By John Richard Schrock
March 17, 2006
The Wichita Eagle, Page 9A
When it approved the state's health education standards this week, the Kansas State Board of Education voted 6-4 to use "opt-in" for human sexuality lessons. This means that Kansas teachers delivering sex education will need to secure a parent-signed note for every student that remains in the class.
The earlier sex-ed mandate of 1987 required "opt-out" notification, a process where parents had to send back the signed note if they wanted their child out of the class. The contrast between opt-in and opt-out centers on the "I’m-too-busy" or "I-don't-care" parents who make up the middle group that would not send in permission slips in either case. With opt-out, their children would remain in the sexuality class; with the newly approved opt-in, they would be excluded. The size of the this middle group is unknown and undoubtedly varies among rural and urban schools. But the effect on teachers is known: If the number of students who have to be accommodated with alternative lessons becomes very big, a
teacher will just skip the sex-ed lessons and cover other topics. Simply, opt-in sex education could translate into no sex education.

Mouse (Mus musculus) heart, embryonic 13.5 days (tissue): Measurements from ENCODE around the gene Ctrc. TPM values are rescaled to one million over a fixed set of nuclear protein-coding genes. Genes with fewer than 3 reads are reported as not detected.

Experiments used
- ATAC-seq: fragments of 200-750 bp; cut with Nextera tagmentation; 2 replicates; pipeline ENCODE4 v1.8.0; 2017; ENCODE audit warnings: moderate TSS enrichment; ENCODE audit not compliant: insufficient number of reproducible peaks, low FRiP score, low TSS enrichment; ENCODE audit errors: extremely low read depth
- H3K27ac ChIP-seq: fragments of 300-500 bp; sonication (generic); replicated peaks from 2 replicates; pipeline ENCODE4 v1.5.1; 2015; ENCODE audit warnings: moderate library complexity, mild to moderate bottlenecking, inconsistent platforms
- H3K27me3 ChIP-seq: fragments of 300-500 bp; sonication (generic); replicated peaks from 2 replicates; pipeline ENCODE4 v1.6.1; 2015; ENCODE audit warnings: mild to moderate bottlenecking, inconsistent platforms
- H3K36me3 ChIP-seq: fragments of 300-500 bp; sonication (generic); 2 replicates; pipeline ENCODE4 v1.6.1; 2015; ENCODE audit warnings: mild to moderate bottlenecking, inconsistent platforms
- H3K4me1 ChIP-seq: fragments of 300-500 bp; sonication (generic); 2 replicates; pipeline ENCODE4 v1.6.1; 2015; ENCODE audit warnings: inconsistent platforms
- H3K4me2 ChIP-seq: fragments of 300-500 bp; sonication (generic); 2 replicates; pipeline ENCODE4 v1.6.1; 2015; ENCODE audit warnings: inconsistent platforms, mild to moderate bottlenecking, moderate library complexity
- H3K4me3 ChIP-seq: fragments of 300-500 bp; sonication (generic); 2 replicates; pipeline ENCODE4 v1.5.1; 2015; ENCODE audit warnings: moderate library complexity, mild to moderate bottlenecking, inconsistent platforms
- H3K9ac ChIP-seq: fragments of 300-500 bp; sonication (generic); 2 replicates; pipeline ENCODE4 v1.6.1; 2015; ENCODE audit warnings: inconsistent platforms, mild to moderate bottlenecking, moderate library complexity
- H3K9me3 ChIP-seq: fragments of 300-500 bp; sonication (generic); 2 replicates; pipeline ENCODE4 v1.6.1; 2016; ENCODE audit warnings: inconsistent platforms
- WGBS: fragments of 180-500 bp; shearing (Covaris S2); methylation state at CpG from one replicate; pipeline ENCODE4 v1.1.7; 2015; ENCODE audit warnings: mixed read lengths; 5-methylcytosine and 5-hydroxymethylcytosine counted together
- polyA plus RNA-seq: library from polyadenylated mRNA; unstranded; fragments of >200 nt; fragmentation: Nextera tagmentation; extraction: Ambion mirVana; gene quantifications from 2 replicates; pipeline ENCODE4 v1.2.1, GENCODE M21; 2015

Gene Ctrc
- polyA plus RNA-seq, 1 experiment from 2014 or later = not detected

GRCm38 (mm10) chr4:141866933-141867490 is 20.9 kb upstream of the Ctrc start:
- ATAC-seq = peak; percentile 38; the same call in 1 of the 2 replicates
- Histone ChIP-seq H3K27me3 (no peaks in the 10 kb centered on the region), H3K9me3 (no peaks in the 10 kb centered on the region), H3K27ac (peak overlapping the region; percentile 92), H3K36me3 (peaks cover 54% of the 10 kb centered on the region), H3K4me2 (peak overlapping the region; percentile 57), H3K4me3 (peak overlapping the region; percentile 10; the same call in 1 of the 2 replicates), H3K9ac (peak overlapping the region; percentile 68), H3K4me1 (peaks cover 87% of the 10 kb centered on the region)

A second problem centers on whether this opt-in notification will cover just health classes where sexuality education addresses dating and behaviors, or whether it will also apply to biology.
Every student is a future patient, and biology teachers usually try to cover a minimum of human anatomy and physiology, system-by-system. Teachers know that young students want to learn about the uterus in the same way they want to learn how the stomach works.
The controversial aspect of sex education is behavioral: abstinence, decisions to use birth control, abortion, gender identity and homosexuality. Sex education in biology isn't behavioral; it covers factual anatomy that is not in dispute, nor is it controversial.
For instance, 1 in 7 couples are infertile, so in-vitro fertilization will become important to some students in every class. Pap smears detect cervical cancer
early so they are life-saving. Ovarian cancer is more likely to be fatal. Of the boys, 1 in 5 will have prostate problems after they are 50—why? And what are fibroids, ectopic pregnancies, etc.?
Those who seek to limit sex education often say that parents are the best source of information. But unless a parent is a medical doctor specializing in reproductive medicine, parents simply don't know this biology.
As with a wide range of science concepts, the next generation of Kansans need to know a lot more than the last generation learned. Ignorance of the biological facts will not only lead to poor life decisions and awkwardness for individuals, but higher medical insurance rates for us all.
The failure to define sexuality education and to put a firewall around factual biology lessons will teach fig leaf anatomy to many future Kansas students.
John Richard Schrock, who lives in Emporia, trains biology teachers.